Monday, December 11, 2006


The short excerpt below from Technology Review’s July/August 2006 issue presents some challenging realities. We have the picture of people playing world builders on the Internet and spending hard cash in the practice of it, while in the real world people die of starvation every day and live in real poverty. Not that I want to castigate people who like to role play on the Internet. Everyone has to have some outlet for their imaginations. Everyone needs some release from reality from time to time. But I just want to place the two phenomena side by side in your imagination for a moment so that you can contemplate the vast disparities that exist in the reality which we all pretend to share.

Now, also, I do want to tell you I’m aware that, perhaps, all this roll playing in virtual land might pay off in new ways to think about the real world in the long run. After all, anything the human brain participates in is likely to affect the arrangement of its synaptical patterns, and, since the reality we imagine outside our consciousnesses is partly the construct of those synaptical firings, who knows how it’ll all come out in the end. Each metaphor that human language has invented has come from constructions in the real world and our interactions with it. We conceptualize the world differently every time new metaphors take hold and newly created or better understood words give us new ways to divide up the visions we imagine out there in the real world. Till then, let me say with Dylan, It’s alright, Ma, I’m only dyin’.

[OPEN QUOTE] Virtual Contractors

Fully navigable online worlds are flourishing, and all that virtual real estate needs to be furnished. Fantasy worlds such as Linden Labs' Second Life and even reality-based environments such as Google Earth are built to accommodate user-generated houses and other objects, which anyone can design using in-game tools or Google's SketchUp 3-D modeling software. But if you want a modernist masterpiece on your plot of virtual land, you don't have to build it yourself. Several companies and hundreds of individuals have gone into business as virtual contractors, designing items and structures that they can sell for real-world cash.

The group most fully integrated into Second Life is Electric Sheep of Washington, DC, whose 11 designers and developers can build anything from a stately pleasure dome to an entire interactive island. For the New Media Consortium, a not-far-profit group of more than 200 teaching organizations with a focus on new media technologies, the company designed and built such an island, where the consortium held virtual classes and events attended by the digital "avatars” of people around the world.

Electric Sheep declined to discuss the fees it charges for original designs. But the company also runs, where citizens of Second Life spend about $20,000 a month buying other members' digital creations, from skyscrapers to body parts, according to the company's CEO, T. Sibley Verbek.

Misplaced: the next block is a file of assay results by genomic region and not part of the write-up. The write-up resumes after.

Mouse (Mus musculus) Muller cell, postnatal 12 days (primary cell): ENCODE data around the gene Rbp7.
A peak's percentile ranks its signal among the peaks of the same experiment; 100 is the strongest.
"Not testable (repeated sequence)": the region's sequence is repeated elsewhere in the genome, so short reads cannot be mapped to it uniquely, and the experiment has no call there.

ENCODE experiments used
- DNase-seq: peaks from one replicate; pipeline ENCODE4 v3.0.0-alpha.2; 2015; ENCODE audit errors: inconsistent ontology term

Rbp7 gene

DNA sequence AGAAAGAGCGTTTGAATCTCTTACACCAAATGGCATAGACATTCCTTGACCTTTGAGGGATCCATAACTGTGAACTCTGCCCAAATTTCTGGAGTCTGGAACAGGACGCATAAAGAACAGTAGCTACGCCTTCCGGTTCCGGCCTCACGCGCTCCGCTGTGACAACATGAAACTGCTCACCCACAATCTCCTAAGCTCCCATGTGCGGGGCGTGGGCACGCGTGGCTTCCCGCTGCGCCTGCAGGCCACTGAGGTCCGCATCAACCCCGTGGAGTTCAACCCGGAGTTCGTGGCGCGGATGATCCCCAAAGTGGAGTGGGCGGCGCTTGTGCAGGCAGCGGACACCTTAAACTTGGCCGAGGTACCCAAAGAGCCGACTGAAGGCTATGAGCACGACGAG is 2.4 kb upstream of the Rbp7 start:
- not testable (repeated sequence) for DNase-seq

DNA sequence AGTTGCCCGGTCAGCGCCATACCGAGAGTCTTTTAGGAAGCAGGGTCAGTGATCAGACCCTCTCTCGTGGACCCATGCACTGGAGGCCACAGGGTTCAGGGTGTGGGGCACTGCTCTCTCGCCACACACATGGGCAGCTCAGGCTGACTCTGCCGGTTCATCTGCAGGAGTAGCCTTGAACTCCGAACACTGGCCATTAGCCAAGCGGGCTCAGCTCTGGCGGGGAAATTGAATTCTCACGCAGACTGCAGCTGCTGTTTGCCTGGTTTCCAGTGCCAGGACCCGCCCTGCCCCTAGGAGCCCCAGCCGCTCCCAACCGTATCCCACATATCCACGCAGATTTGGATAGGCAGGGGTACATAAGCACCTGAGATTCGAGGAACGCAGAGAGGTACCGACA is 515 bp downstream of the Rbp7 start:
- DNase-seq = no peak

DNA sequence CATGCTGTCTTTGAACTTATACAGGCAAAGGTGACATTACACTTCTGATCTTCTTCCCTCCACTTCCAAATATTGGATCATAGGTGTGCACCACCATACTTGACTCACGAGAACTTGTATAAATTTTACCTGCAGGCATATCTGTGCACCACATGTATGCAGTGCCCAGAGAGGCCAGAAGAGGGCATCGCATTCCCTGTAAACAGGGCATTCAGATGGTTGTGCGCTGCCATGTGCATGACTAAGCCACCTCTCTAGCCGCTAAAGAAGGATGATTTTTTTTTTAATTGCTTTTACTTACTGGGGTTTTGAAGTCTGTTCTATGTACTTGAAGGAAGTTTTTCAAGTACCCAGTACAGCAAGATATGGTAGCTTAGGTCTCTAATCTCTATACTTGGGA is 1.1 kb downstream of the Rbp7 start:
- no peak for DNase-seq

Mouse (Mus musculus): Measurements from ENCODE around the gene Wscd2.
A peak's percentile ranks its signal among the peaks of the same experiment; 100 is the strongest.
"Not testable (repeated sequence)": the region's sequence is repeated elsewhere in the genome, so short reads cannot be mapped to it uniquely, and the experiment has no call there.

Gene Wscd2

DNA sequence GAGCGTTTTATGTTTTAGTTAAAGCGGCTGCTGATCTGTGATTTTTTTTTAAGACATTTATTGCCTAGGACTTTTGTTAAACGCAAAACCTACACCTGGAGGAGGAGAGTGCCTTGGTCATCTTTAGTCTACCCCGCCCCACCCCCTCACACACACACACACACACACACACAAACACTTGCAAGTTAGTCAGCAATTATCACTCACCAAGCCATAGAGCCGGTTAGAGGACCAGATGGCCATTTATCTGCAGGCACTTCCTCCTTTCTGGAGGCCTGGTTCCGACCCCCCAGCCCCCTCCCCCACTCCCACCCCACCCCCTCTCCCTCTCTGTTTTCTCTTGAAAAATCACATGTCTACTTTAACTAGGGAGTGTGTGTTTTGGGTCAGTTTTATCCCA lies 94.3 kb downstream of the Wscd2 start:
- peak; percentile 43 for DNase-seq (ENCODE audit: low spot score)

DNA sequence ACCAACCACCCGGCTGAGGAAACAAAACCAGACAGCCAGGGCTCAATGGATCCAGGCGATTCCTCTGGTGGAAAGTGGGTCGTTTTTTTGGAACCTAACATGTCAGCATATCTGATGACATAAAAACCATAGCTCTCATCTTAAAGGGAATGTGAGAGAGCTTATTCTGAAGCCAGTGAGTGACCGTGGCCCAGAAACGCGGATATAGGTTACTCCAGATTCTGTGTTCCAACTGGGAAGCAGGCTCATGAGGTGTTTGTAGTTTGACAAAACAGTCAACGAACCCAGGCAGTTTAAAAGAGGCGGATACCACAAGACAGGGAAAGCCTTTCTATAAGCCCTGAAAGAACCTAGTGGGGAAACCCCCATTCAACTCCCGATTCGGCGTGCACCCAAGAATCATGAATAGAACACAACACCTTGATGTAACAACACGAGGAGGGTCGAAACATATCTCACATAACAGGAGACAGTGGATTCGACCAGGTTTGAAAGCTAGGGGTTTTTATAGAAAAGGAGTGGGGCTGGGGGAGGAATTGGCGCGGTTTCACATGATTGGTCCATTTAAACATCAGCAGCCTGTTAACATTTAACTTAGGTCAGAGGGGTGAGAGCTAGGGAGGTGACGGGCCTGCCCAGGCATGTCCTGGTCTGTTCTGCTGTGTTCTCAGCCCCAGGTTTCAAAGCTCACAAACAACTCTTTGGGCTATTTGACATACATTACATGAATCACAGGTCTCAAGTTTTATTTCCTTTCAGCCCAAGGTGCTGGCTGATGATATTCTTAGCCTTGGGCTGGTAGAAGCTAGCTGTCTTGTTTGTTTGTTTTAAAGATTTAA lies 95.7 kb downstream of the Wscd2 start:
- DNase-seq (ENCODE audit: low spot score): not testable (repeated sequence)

The 3-D environment of Google Earth isn't shared or interactive like Second life, but users can still customize their virtual experiences. Google's 3D Warehouse lists user-submitted models of real-world structures such as the Taj Mahal, which users can download into their copies of Google Earth. Enthusiasts can create new models using the free version of SketchUp or a $495 "pro" edition that offers animations and walkthroughs.

Though Google Earth models aren't bought and sold, Brad Schell, product director for Sketch Up and the 3D Warehouse, suggests that corporations could one day create virtual versions of their stores-which could then be placed into Google Earth, perhaps allowing users to roam virtual aisles for products they could order online. [CLOSE QUOTE] —DANIEL TURNER


Little piece of news in the Spokesman Review today, December 7, 2006, says “Yahoo leads tech stocks lower”. Or something to that effect. It’s time, I think, if tech companies and software makers want to continue to expand their markets, that they realize they’ve saturated the market for tekkies and now need to reach out to people like myself who don’t need a lot more hard to learn upgrades, who expect free and responsible phone contact with tech companies whose software isn’t performing properly, who don’t want to spend hours learning how to operate, customize or repair software functions or hardware, who expect interchangeability and standardization of merchandise, who might even want to see regulation of the product to assure we’ll be free of the planned obsolescence that software and computer companies are blithely getting away with. The simplest example of a patently criminal highway robbery of their customers that hardware companies are getting away with is the outrageous cost of ink cartridges to go into fairly cheaply built machines. Just how expensive is ink? I suppose I ought to look that up and find out. I believe we’re probably paying twenty bucks for a nickel’s worth of ink in most cases. What surprises me is how the economic hard wiring in the brains of our children has been so badly distorted that they would allow themselves to be ripped off so easily and without complaint.

A day in a life without clouds is a day without art.

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